Parish Bulletin 18th July 2021

St Teresa & St John Southworth Churches, Cleveleys

Fr Chris Cousens—Phone: 853340

Rev Bernard Ward (Deacon) (Tel: 858346) 

Enquiries for St John Southworth: Phone: 853340

18 July 2021

http://www.st-teresas-church.co.uk

Email: st.teresas.cleveleys@gmail.com

Lancaster Roman Catholic Diocesan Trustees Registered Charity Number 23433

                                      16th Sunday in Ordinary Time

Contents:  ​Gospel Reflection

Notices 

Reflections for the coming week

Gospel

Mark 6:30-34

The apostles rejoined Jesus and told him all they had done and taught.  Then he said to them, ‘You must come away to some lonely place all by yourselves and rest for a while’; for there were so many coming and going that the apostles had no time even to eat.  So they went off in a boat to a lonely place where they could be by themselves.  But people saw them going, and many could guess where; and from every town they all hurried to take place on foot and reached it before them.  So as he stepped ashore he saw a large crowd; and he took pity on them because they were like sheep without a shepherd, and he set himself to teach them at some length.

Gospel Reflection : Barnacle Bill

In earlier Space exploration, the rocket ‘Pathfinder’ and the buggy ‘Sojourner’ sent back photographs from the Red Planet that made us gasp, even though no Martians materialised! It was a journey into the unknown.

The scientists back on earth focused on a boulder which they called ‘Barnacle Bill’, because they were puzzled how it had become attached to the surface.

Perhaps the whole experiment can be interpreted as a parable of what is happening in the inner space of our conscious and subconscious minds.

With the Gospels as our pathfinders, and as we probe deeply into the recesses of our minds, we become aware of aspects of our personality which perhaps have been previously hidden.

It may make us gasp to find barnacles attached to our motivations in life, of which we have been quite unaware. Jesus took his disciples aside to reflect on their motives for following him into the unknown.

We Remember In Our Prayers  Rita Fraser whose Funeral was last week, Phyllis Richardson whose Funeral Mass is at St. Teresa’s at 10.15 am on Thursday 22nd July, Rita Lawson whose Funeral Service is at St Teresa’s on Monday, 26th July at 10 am, and Terry Fielding (John’s wife) who sadly died this Saturday morning, after a short illness. We remember them and their families, and all those whose anniversaries are at this time. May they be in God’s peace.

The Special Collection This Weekend is the annual collection for the Good Shepherd Fund.

Family Prayer Resources for Summer :  CAFOD, the Catholic Agency For Overseas Development in this country, are kindly offering a prayer focus for each week of the summer holidays, with some simple ideas designed to help parents explore faith with their children, in solidarity with our global family. This will be available from mid- July at https://cafod.org.uk/Pray/Prayer-resources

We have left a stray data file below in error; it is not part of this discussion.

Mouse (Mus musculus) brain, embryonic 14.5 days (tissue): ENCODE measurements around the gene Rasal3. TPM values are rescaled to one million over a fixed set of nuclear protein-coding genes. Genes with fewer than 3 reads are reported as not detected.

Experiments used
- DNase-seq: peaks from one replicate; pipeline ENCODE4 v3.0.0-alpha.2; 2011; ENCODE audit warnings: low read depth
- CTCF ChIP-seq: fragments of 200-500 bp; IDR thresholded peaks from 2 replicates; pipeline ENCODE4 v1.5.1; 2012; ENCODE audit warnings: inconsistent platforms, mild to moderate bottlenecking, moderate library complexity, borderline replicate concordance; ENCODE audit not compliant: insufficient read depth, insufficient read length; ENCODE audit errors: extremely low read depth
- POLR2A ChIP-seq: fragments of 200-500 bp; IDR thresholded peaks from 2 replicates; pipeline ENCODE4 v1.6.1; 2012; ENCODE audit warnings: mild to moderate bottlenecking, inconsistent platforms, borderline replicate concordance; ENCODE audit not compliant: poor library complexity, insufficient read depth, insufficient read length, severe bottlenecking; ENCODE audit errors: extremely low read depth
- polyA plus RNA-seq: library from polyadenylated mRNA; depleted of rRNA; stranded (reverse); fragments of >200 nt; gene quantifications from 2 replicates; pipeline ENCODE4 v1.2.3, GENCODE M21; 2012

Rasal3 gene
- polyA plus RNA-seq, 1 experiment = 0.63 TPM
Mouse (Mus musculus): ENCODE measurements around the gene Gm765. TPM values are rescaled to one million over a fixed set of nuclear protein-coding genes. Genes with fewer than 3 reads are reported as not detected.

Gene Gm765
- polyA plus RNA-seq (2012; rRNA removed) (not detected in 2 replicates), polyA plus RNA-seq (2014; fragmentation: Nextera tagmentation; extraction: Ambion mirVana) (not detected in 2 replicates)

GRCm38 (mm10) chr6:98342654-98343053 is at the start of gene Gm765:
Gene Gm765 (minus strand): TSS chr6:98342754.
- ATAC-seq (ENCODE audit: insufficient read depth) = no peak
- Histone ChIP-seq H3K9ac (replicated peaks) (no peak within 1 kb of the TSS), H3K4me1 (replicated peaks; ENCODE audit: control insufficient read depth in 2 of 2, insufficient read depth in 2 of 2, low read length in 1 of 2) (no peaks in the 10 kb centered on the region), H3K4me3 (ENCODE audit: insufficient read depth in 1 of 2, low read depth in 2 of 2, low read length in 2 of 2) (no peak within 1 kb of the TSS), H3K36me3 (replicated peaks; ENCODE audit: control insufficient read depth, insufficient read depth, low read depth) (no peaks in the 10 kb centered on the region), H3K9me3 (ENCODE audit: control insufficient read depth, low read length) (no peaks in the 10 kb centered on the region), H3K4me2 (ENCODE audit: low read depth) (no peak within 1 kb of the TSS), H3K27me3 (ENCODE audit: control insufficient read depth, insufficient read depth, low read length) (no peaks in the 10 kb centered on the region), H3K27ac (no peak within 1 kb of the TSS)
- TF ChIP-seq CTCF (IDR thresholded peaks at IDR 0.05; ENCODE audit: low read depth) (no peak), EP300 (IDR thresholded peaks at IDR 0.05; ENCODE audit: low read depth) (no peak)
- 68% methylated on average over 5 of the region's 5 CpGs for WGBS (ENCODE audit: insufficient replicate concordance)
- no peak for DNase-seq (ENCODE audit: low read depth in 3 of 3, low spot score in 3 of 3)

For this coming week the Mass Times for both our churches remain the same as we have had recently

Sundays :  St. Teresa’s  :  Saturday Vigil Mass 6.30 pm, Sunday 9.00 am and 10.30am (live streamed)

                   St. John Southworth : 5 pm

Weekdays : St. Teresa’s : Mondays and Fridays 9.30 am

                     St. John Southworth :  Wednesdays 9.30 am

Be Kind To Yourself

How hard we can be on the person closest to us –

that is, hard on ourselves.

We all need a bit of compassion for ourselves,

for our weaknesses, faults and failings.

We also need to be able to forgive ourselves.

We can be so hard on ourselves that we’re tough on everyone else.

Can we accept ourselves as the people we are?

That’s having compassion on ourselves.

We can be hard on ourselves at all ages,

For not being good enough,

failing to reach impossible standards,

for having feelings like jealousy or envy.

And regrets – everything you wanted to happen and it didn’t,

or maybe ways you let people down, even those closest to you.

Jesus was big on compassion. And we need it.

Look on our whole selves, not just on one side of ourselves.

If you have harmed people and they forgive you,

allow yourself to be forgiven,

and let the compassion of Jesus give you sympathy for yourself.

Accept yourself. Love yourself as you are,

not as you might have been, or might be,

for that is how God looks on you.

Daily Reflections for this week

 Monday (St. Teresa of Avila)

When you have received our Lord, since he really dwells within you, try to close the eyes of your body and open those of your soul; look into your heart I have told you, and shall tell you again and again, that if you accustom yourself to keep with him when you communicate, his coming will not be so hidden but that, in many ways, he will reveal himself in proportion to the desire you have of seeing him. If we care nothing for him, or busy ourselves about other and lower matters what would we have him do? Must he drag us by force to look at him and stay with him? He will not show himself openly except to those who desire him.